Microsoft iCOMP extends anti-Google push to Australia
Calls for regulator inquiry into search
An online retailer lobby launched by Microsoft and Burson-Marsteller in Europe in 2007 to oppose the Google-DoubleClick merger has planted its flag in the Australian retail market.
In a submission  to the Australian Productivity Commission inquiry  into the retail industry, the
astroturf lobby group highlights Google’s admitted dominance of search. “Anyone who cares about Australia’s digital and economic future should understand the role of search engines,” the group writes, “and how competition in search affects Australian online businesses and consumers.”
The report claims that search advertising in Australia is “worth around A$2 billion” – a figure which would put Google’s search advertising income at more than A$1.8 billion, given its estimate of the Chocolate Factory’s share at more than 90 percent of the Australian market. Microsoft’s Bing, by comparison, is only credited with 5 percent of search in Australia.
If Google’s share of advertising income matches its share of all searches, then its take from Australia is far ahead of the roughly A$700 million that’s the accepted estimate.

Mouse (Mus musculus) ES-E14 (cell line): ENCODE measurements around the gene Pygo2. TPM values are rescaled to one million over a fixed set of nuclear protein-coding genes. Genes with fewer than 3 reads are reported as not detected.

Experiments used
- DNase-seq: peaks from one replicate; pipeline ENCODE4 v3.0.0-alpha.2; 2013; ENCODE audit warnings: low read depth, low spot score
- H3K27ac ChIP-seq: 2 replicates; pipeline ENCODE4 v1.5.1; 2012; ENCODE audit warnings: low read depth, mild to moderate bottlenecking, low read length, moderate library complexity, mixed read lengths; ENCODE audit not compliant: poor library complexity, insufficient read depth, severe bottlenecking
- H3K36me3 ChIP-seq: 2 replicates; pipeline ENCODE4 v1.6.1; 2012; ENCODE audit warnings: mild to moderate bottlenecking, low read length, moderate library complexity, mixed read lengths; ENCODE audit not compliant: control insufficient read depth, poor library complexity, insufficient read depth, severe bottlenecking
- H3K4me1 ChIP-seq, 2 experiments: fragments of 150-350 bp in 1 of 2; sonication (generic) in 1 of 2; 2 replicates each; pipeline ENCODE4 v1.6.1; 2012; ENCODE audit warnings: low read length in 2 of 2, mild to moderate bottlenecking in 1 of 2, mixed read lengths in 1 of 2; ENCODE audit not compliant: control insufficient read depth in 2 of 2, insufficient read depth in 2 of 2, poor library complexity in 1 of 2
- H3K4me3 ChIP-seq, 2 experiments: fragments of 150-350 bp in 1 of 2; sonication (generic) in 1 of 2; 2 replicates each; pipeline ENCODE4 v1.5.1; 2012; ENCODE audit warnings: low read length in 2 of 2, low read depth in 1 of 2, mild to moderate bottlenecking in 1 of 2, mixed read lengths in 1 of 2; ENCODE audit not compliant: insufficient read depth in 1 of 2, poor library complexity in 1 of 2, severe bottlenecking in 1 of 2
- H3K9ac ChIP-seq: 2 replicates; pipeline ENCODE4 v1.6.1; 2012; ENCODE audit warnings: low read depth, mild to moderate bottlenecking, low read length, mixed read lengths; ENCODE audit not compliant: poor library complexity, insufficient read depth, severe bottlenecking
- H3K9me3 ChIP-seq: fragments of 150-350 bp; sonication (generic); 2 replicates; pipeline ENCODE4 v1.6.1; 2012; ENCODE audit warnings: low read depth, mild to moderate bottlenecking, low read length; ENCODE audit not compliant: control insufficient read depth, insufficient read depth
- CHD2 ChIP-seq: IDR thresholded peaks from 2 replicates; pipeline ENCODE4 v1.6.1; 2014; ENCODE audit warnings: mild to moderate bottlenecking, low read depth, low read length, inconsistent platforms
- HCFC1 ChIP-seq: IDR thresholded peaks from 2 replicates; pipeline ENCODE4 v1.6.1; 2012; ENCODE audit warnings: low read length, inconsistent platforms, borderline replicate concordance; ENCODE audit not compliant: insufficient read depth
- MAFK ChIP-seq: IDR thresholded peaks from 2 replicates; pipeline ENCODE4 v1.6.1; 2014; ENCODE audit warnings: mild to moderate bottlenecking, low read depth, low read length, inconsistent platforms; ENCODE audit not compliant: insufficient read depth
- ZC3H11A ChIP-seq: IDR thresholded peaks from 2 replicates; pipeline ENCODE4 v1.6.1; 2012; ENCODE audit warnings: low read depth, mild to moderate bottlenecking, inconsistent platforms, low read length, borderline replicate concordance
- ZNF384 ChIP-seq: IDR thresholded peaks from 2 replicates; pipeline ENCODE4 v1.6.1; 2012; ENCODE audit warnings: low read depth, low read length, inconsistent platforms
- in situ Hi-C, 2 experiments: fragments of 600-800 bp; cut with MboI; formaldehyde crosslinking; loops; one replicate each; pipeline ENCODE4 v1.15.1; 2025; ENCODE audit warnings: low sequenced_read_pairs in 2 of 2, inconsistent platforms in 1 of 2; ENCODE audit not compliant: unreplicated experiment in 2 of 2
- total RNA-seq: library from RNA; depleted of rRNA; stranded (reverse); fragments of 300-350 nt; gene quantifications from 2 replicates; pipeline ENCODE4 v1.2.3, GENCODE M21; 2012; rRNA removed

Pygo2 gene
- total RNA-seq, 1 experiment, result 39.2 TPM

The iCOMP submission also reiterates a complaint made in a number of countries for several years: that Google appears to structure its search algorithms to favour its own services over its competitors. The submission cites the ongoing Foundem case in Europe, in which the vertical search company, an iCOMP member, has accused Google of “disappearing” its site from searches.
Among other things, the iCOMP submission ends with a call for the Australian Competition and Consumer Commission to “open a formal inquiry into Google’s practices and market dominance”.
The submission is credited to Louise O’Donnell, an account manager at Ogilvy lobbying outfit Packer Partners.
While iCOMP’s Website acknowledges the group’s industry links, it’s much more coy in its Productivity Commission submission: neither Packer Partners, Burson-Marsteller nor Microsoft are named in the document, and O’Donnell gives a Hotmail e-mail as her contact. ®